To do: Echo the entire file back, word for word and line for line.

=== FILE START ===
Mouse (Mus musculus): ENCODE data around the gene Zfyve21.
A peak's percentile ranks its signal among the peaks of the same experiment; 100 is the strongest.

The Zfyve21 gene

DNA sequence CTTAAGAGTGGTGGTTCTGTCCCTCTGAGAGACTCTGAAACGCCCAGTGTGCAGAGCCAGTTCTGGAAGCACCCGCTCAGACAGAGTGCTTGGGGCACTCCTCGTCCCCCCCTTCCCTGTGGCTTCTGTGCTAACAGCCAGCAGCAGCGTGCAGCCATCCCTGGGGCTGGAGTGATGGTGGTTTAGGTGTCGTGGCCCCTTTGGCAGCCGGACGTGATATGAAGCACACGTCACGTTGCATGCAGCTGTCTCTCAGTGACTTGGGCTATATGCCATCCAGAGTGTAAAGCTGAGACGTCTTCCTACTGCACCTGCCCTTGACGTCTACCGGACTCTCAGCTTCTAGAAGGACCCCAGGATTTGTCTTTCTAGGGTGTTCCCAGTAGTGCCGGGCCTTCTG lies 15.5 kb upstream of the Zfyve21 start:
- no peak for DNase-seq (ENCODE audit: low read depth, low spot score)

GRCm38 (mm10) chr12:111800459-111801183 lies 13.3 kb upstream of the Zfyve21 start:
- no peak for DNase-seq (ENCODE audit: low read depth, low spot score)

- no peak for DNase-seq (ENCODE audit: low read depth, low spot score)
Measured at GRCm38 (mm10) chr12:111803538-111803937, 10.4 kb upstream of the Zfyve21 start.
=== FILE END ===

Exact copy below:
Mouse (Mus musculus): ENCODE data around the gene Zfyve21.
A peak's percentile ranks its signal among the peaks of the same experiment; 100 is the strongest.

The Zfyve21 gene

DNA sequence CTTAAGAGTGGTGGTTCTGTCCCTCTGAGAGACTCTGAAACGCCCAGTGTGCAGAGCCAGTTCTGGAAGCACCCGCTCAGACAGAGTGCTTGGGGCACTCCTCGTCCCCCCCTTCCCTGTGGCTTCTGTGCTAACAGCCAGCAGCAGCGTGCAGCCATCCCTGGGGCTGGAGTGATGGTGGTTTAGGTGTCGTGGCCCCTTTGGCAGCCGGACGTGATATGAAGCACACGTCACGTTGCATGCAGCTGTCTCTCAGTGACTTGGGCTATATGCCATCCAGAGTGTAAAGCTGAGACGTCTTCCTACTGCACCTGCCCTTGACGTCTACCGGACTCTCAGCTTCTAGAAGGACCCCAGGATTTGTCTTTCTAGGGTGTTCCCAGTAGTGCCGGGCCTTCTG lies 15.5 kb upstream of the Zfyve21 start:
- no peak for DNase-seq (ENCODE audit: low read depth, low spot score)

GRCm38 (mm10) chr12:111800459-111801183 lies 13.3 kb upstream of the Zfyve21 start:
- no peak for DNase-seq (ENCODE audit: low read depth, low spot score)

- no peak for DNase-seq (ENCODE audit: low read depth, low spot score)
Measured at GRCm38 (mm10) chr12:111803538-111803937, 10.4 kb upstream of the Zfyve21 start.